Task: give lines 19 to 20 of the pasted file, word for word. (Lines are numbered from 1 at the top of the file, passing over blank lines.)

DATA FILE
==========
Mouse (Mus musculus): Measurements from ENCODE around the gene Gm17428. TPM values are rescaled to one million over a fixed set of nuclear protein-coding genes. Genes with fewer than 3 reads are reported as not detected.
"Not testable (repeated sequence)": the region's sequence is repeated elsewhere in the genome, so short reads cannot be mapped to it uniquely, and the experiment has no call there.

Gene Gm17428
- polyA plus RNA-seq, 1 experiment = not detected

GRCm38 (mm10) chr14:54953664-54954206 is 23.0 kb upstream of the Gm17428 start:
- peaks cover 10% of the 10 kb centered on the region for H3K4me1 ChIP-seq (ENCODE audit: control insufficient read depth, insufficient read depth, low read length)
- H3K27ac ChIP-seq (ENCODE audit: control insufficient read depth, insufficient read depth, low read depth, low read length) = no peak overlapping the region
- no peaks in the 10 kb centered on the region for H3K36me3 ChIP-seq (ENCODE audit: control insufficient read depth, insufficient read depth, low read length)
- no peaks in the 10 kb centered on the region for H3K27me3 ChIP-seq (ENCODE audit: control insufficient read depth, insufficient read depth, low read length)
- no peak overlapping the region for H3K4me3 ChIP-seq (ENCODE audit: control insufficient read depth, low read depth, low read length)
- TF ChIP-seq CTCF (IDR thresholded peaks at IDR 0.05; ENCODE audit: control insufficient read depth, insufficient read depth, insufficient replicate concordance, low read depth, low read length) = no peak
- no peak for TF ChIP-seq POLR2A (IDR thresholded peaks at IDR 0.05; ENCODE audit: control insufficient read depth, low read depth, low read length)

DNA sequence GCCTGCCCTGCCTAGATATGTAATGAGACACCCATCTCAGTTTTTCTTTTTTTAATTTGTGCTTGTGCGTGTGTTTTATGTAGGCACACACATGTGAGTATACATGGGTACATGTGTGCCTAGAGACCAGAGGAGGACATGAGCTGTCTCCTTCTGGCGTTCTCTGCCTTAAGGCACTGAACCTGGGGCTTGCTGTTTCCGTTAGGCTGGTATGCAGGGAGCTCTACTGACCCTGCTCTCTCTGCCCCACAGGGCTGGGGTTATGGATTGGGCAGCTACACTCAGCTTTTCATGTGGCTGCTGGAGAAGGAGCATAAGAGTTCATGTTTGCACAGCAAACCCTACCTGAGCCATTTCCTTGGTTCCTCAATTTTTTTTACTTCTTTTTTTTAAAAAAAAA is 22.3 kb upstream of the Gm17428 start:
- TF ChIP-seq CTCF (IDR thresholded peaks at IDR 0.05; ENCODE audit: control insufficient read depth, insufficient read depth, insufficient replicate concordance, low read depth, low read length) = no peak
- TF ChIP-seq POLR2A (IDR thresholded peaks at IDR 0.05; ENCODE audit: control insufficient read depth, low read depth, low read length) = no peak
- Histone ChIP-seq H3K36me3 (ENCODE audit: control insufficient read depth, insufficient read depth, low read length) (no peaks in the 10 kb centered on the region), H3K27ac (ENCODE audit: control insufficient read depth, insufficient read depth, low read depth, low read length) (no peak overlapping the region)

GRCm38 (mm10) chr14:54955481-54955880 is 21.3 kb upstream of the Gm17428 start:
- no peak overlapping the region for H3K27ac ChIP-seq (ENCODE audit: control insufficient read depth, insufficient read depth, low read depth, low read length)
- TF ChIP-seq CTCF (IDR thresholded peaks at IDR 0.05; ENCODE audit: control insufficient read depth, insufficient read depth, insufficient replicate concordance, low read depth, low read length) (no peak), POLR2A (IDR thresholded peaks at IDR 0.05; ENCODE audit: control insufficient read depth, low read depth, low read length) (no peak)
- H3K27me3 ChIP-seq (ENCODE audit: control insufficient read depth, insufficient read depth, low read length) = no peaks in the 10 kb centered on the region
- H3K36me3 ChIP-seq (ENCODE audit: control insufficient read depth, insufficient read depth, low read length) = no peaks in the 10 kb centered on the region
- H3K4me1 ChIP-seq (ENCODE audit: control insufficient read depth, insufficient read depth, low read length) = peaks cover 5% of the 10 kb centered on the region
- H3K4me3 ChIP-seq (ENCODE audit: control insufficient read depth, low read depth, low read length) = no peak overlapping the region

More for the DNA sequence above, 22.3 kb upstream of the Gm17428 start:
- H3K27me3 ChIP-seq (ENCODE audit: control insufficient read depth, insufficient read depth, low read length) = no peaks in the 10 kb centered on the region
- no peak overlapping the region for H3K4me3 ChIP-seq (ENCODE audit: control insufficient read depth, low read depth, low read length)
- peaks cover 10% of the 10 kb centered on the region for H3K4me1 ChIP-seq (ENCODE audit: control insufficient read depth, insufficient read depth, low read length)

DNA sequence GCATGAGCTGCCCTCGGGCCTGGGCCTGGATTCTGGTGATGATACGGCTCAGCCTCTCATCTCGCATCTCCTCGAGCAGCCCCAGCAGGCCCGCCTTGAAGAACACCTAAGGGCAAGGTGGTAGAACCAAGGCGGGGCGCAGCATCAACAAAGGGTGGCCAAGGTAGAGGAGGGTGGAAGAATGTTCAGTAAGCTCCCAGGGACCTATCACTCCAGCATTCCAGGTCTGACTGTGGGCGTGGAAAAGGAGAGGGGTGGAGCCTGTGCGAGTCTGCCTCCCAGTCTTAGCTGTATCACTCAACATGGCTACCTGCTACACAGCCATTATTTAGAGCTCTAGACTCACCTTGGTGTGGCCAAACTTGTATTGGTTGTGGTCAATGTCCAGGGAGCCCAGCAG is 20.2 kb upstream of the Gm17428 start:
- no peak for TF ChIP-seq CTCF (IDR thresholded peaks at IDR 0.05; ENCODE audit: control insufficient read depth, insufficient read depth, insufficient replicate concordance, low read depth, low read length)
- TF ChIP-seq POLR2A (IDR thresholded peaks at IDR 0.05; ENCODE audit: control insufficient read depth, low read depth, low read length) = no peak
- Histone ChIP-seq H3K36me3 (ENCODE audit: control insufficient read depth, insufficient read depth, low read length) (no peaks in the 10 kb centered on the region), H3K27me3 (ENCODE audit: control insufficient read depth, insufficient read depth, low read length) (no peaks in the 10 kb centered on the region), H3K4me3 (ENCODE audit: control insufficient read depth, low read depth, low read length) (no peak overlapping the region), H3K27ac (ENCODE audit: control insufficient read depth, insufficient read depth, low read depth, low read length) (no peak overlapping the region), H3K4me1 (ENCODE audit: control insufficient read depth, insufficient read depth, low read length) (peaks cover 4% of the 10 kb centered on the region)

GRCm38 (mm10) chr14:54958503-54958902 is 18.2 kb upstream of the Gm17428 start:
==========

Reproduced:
- TF ChIP-seq CTCF (IDR thresholded peaks at IDR 0.05; ENCODE audit: control insufficient read depth, insufficient read depth, insufficient replicate concordance, low read depth, low read length) (no peak), POLR2A (IDR thresholded peaks at IDR 0.05; ENCODE audit: control insufficient read depth, low read depth, low read length) (no peak)
- H3K27me3 ChIP-seq (ENCODE audit: control insufficient read depth, insufficient read depth, low read length) = no peaks in the 10 kb centered on the region